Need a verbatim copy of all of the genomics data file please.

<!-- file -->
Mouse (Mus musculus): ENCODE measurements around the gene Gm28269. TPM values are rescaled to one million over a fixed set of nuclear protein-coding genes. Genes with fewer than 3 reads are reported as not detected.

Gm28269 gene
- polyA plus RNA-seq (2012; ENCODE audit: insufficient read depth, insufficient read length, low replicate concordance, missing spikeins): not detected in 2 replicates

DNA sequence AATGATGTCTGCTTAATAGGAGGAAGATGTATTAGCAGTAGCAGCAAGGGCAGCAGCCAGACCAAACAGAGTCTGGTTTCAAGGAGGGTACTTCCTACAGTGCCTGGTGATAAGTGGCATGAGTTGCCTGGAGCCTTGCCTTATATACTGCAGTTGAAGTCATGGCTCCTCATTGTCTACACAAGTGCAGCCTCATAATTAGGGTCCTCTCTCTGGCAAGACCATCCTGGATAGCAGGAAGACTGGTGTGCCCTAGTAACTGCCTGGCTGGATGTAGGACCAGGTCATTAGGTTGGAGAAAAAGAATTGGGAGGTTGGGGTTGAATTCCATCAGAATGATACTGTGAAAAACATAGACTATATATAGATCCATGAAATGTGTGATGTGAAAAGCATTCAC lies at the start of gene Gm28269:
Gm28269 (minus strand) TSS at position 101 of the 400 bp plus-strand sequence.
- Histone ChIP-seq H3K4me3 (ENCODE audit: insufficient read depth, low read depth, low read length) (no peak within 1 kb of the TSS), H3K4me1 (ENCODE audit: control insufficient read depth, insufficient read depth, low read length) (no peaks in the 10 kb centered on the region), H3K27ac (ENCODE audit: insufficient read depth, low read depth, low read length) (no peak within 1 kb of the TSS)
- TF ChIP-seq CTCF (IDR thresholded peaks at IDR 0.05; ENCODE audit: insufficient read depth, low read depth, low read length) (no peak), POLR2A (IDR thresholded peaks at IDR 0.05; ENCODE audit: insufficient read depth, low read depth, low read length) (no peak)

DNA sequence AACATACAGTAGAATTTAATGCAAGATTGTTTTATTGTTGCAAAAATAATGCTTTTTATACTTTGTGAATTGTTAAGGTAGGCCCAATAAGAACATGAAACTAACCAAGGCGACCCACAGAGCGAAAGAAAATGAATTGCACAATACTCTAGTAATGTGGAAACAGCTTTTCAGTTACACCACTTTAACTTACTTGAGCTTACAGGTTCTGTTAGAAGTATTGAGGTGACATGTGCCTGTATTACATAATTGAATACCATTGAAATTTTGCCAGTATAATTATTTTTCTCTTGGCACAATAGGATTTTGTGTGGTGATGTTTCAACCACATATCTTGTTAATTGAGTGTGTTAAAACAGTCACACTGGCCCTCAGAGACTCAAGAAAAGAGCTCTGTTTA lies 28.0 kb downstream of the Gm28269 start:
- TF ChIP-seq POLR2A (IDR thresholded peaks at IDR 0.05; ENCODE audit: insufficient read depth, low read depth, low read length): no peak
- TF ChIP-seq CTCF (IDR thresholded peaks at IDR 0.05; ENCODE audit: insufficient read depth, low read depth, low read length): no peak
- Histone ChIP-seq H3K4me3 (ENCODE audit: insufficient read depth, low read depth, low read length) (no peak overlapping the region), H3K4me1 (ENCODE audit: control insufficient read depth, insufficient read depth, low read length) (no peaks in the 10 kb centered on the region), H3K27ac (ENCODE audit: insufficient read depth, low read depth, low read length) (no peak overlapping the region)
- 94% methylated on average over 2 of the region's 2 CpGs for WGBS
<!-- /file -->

Mouse (Mus musculus): ENCODE measurements around the gene Gm28269. TPM values are rescaled to one million over a fixed set of nuclear protein-coding genes. Genes with fewer than 3 reads are reported as not detected.

Gm28269 gene
- polyA plus RNA-seq (2012; ENCODE audit: insufficient read depth, insufficient read length, low replicate concordance, missing spikeins): not detected in 2 replicates

DNA sequence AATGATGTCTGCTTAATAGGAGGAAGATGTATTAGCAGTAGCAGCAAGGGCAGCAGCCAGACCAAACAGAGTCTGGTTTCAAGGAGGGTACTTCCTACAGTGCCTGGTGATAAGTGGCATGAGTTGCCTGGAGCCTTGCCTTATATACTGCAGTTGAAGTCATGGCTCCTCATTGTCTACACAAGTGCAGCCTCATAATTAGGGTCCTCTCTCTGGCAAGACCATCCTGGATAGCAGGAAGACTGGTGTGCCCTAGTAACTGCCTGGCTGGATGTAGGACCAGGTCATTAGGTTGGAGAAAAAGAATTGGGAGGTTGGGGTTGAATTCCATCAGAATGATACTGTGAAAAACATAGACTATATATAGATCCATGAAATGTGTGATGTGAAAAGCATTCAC lies at the start of gene Gm28269:
Gm28269 (minus strand) TSS at position 101 of the 400 bp plus-strand sequence.
- Histone ChIP-seq H3K4me3 (ENCODE audit: insufficient read depth, low read depth, low read length) (no peak within 1 kb of the TSS), H3K4me1 (ENCODE audit: control insufficient read depth, insufficient read depth, low read length) (no peaks in the 10 kb centered on the region), H3K27ac (ENCODE audit: insufficient read depth, low read depth, low read length) (no peak within 1 kb of the TSS)
- TF ChIP-seq CTCF (IDR thresholded peaks at IDR 0.05; ENCODE audit: insufficient read depth, low read depth, low read length) (no peak), POLR2A (IDR thresholded peaks at IDR 0.05; ENCODE audit: insufficient read depth, low read depth, low read length) (no peak)

DNA sequence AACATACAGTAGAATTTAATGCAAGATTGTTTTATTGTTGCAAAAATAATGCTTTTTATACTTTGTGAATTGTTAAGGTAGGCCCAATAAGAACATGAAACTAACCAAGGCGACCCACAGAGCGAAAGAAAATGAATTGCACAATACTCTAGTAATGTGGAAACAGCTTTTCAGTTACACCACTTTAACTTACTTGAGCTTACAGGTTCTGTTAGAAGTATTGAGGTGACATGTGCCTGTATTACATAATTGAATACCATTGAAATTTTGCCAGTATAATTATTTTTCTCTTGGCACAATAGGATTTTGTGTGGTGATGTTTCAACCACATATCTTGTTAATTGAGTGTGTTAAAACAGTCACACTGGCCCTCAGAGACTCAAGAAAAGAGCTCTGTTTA lies 28.0 kb downstream of the Gm28269 start:
- TF ChIP-seq POLR2A (IDR thresholded peaks at IDR 0.05; ENCODE audit: insufficient read depth, low read depth, low read length): no peak
- TF ChIP-seq CTCF (IDR thresholded peaks at IDR 0.05; ENCODE audit: insufficient read depth, low read depth, low read length): no peak
- Histone ChIP-seq H3K4me3 (ENCODE audit: insufficient read depth, low read depth, low read length) (no peak overlapping the region), H3K4me1 (ENCODE audit: control insufficient read depth, insufficient read depth, low read length) (no peaks in the 10 kb centered on the region), H3K27ac (ENCODE audit: insufficient read depth, low read depth, low read length) (no peak overlapping the region)
- 94% methylated on average over 2 of the region's 2 CpGs for WGBS